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Feb. 15: Colloquium continues with lecture by award-winning author, poet, essayist, scholar

Friday, February 15, 2013

FREDERICK, Md.—The Center for the Humanities at Hood College will host an award-winning author, poet, essayist and scholar who will present his book and discuss his experience growing up in the shadow of his family's memories of their traumatic past.

Peter Balakian, Donald M. and Constance H. Rebar Professor of the Humanities at Colgate University, will give a talk entitled Memory and Trauma: Writing a Memoir About the Armenian Genocide and Growing Up in the Suburbs Feb. 28 at 7 p.m. in the Hodson Auditorium in Rosenstock Hall.

In his prize-winning memoir,Black Dog of Fate: A Memoir, Balakian contrasts his quintessential suburban childhood in 1960s New Jersey with a growing awareness of his family's history as survivors of the Armenian genocide of 1915, the Ottoman government's systematic extermination of its minority Armenian subjects from their historic homeland. Only as an adult did he learn the truth behind his grandmother's stories of her youth, which were often cloaked in metaphor and symbolism.

Balakian, who directs the creative writing program at Colgate University, is the author of numerous books, including The Burning Tigris: The Armenian Genocide and America’s Response, a New York Times notable book and best seller. He is the recipient of many awards and prizes, including a Guggenheim Fellowship and a National Endowment for the Arts Fellowship. He has appeared widely on national television and radio programs, including 60 Minutes, ABC World News Tonight, Charlie Rose and Fresh Air.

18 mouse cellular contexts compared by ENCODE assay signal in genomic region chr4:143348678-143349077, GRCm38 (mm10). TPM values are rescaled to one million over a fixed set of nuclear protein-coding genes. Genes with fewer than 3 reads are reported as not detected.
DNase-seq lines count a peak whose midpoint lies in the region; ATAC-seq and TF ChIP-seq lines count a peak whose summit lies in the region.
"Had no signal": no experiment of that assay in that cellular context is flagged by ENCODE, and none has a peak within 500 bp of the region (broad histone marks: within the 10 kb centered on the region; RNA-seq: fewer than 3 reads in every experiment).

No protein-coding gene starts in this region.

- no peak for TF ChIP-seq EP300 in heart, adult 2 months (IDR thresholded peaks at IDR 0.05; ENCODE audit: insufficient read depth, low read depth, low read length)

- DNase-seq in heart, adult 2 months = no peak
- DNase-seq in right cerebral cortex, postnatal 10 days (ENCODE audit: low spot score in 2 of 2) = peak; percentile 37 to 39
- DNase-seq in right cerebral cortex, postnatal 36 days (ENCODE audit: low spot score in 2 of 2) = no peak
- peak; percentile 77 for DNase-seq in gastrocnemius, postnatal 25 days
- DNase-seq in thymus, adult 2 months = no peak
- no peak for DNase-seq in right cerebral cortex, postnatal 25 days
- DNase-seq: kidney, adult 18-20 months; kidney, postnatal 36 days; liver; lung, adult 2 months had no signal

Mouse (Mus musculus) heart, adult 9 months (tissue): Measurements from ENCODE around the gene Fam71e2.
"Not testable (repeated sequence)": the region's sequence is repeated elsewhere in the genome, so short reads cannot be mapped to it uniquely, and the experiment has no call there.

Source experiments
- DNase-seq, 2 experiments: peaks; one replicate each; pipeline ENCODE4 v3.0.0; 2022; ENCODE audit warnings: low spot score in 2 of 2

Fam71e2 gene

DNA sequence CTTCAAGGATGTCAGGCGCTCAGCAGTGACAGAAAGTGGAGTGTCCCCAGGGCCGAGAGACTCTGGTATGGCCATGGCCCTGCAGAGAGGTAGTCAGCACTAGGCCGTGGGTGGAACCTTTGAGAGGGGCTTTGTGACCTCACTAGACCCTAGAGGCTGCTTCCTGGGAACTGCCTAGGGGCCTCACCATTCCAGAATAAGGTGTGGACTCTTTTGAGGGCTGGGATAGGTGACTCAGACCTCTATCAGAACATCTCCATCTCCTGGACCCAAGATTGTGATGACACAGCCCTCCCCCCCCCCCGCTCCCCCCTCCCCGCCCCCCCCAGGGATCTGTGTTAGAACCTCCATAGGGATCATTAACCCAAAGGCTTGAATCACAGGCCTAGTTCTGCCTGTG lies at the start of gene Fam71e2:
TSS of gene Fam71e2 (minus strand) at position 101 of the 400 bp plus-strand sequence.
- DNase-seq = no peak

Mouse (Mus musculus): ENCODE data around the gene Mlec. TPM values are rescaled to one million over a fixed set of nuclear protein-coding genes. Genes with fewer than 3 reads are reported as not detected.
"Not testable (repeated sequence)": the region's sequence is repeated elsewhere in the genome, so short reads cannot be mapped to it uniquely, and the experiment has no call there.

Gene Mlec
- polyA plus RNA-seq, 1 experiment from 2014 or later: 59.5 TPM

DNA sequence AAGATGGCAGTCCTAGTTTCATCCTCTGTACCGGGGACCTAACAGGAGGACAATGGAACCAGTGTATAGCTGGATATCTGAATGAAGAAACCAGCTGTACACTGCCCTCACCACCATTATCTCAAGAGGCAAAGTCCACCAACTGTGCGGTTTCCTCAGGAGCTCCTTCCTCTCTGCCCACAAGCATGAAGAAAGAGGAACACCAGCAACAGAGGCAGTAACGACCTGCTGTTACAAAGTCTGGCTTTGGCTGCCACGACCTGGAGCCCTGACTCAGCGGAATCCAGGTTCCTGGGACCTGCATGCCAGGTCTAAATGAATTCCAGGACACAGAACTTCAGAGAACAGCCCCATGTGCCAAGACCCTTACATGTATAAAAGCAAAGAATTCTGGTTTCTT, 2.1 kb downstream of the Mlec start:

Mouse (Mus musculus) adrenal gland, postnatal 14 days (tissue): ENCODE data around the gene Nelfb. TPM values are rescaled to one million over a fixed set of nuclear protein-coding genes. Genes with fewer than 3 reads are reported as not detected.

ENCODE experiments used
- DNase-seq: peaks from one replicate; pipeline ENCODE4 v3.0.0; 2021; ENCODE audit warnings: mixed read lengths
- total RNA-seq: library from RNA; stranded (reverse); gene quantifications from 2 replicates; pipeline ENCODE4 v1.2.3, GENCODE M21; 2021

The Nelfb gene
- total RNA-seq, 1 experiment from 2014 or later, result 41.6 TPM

Future colloquium events include a talk March 4 by historian Adam Arenson, who will discuss the role played by the American West in the Civil War; a screening of GULAG 113, a documentary that follows a survivor of the Soviet GULAG system as he journeys from his home in Canada to revisit key locations in the Soviet Union; and on April 16, the celebrated Baltimore craft artist Joyce C. Scott, guest speaker for the annual Rosenfeld Family Lecture, will trace her 30-year journey as a visual and performance artist.

The event is part of the College's annual colloquium series, which is funded in part by a National Endowment for the Humanities Challenge Grant.

For more information about the colloquium, contact Rebecca Prime, Ph.D., Sophia M. Libman NEH Professor of the Humanities, at